FC Barcelona forward Asisat Oshoala is joining the NWSL, signing with expansion side Bay FC through 2026 with an option for 2027. A proven winner, she brings a knack for goalscoring and the ability to connect with her playmakers that creates a more complete attack for the club.
“She brings a top-class mentality to the field combined with pace and technical ability that allows her to lead the line, while also giving those players around her the license to be creative and thrive in space,” Bay FC general manager Lucy Rushton said in a team statement.
With Bay FC already in preseason, Oshoala has wasted no time arriving in camp, and is settling in with her new club in Santa Barbara. The move presents a new leap of faith for the 29-year-old, who has never shied away from pursuing new challenges.
“I’ve stayed a long time in Europe, it’s the longest I’ve stayed anywhere,” she tells Just Women’s Sports prior to Thursday’s announcement. “I’ve played in different continents and all that, and I just feel like I would love to try elsewhere maybe one more time, one more change to see how that feels.”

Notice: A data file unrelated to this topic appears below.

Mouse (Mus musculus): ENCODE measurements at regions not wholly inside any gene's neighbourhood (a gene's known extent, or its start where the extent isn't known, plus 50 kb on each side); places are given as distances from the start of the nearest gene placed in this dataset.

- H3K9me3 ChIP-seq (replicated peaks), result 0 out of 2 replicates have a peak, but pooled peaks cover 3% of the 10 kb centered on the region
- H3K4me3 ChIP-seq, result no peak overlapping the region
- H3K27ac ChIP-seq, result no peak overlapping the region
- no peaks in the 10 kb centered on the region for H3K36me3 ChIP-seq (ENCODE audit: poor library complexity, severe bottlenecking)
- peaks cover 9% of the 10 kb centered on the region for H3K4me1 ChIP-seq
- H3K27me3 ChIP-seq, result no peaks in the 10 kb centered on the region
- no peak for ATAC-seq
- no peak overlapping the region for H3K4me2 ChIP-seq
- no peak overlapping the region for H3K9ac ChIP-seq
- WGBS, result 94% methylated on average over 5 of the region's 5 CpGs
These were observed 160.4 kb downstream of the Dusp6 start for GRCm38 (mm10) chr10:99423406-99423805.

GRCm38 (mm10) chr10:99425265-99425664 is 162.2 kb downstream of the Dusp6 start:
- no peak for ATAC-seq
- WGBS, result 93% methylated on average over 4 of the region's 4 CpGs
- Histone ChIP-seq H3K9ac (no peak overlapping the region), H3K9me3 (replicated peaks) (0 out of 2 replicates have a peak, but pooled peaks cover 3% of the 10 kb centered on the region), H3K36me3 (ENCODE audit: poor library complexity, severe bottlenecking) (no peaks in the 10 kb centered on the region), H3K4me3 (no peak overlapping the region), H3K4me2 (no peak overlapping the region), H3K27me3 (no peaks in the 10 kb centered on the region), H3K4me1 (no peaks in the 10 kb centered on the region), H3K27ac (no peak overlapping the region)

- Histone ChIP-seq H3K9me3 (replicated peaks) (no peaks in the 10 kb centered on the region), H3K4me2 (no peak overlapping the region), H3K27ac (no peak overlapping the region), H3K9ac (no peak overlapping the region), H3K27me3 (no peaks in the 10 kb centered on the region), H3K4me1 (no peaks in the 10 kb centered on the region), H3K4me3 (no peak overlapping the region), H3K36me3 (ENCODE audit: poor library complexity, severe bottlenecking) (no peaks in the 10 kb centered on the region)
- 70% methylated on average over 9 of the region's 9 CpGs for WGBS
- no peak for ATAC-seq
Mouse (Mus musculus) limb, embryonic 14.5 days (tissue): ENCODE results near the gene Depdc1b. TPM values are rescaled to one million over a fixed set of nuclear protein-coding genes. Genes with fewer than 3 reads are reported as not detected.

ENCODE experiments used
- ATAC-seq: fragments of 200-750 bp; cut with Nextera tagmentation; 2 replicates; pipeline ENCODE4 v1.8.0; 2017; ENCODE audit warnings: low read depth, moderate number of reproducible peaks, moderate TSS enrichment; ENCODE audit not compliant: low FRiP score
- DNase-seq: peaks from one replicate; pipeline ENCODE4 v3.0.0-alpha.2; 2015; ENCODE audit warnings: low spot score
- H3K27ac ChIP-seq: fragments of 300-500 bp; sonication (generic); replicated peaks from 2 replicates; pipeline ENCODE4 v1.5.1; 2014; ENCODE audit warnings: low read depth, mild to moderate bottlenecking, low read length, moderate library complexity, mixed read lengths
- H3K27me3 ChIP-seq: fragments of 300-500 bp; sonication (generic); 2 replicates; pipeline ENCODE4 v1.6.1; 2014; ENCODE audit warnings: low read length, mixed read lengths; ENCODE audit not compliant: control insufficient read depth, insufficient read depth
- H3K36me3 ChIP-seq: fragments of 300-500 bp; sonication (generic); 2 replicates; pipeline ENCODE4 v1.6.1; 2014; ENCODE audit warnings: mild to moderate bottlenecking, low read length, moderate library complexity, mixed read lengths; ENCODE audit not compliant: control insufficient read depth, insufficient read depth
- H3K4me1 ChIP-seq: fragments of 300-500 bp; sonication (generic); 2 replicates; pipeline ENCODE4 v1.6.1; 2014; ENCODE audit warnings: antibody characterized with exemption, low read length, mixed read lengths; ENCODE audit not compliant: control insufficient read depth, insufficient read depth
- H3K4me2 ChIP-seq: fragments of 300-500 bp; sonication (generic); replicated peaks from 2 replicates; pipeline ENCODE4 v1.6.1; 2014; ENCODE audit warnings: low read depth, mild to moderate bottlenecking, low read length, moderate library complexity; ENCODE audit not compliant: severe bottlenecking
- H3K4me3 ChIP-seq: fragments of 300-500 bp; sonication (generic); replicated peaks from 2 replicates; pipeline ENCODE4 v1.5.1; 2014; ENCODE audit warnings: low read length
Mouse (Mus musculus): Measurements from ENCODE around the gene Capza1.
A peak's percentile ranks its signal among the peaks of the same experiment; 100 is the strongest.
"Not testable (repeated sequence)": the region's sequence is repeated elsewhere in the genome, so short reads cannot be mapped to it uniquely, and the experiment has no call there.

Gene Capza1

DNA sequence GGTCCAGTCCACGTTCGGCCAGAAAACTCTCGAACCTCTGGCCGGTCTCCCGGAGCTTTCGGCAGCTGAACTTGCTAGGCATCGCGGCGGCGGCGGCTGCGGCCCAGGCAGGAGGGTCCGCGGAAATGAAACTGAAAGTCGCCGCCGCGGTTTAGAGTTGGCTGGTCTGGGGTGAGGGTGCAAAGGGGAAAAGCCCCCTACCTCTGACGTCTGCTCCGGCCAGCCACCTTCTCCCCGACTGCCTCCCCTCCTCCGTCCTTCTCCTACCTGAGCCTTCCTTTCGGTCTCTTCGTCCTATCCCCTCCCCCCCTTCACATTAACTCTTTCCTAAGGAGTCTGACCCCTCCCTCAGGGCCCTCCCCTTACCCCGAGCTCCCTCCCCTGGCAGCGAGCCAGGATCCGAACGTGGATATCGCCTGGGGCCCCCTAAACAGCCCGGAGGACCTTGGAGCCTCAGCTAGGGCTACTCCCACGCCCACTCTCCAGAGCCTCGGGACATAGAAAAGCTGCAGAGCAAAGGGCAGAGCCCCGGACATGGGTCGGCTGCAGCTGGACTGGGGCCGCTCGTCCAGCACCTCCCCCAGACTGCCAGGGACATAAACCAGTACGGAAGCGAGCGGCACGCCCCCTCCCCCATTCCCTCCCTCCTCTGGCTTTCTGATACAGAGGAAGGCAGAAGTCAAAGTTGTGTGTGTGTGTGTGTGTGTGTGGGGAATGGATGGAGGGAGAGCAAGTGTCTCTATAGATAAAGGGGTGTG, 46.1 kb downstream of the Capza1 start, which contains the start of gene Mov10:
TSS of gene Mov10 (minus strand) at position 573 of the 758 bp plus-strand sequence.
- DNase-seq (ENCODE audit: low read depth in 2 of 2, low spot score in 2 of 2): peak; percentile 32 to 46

Fans in the U.S. might know Oshoala from Nigeria’s scintillating run at the 2023 World Cup, or perhaps as the first African woman to win the Champions League with Barcelona in 2021. She’s had multiple record seasons with the Spanish champions, most notably tying for first in scoring in Liga F in 2021/22. But even before she found a home in Barcelona, she’s always had the mindset that change is a positive, and diversity of experience is a strength.
After getting her professional start in Nigeria as a teenager, Oshoala transferred to Liverpool in the WSL when she was just 20 years old. After a stint at Arsenal, she transferred to the Chinese club Dalian, winning the golden boot and two league championships there.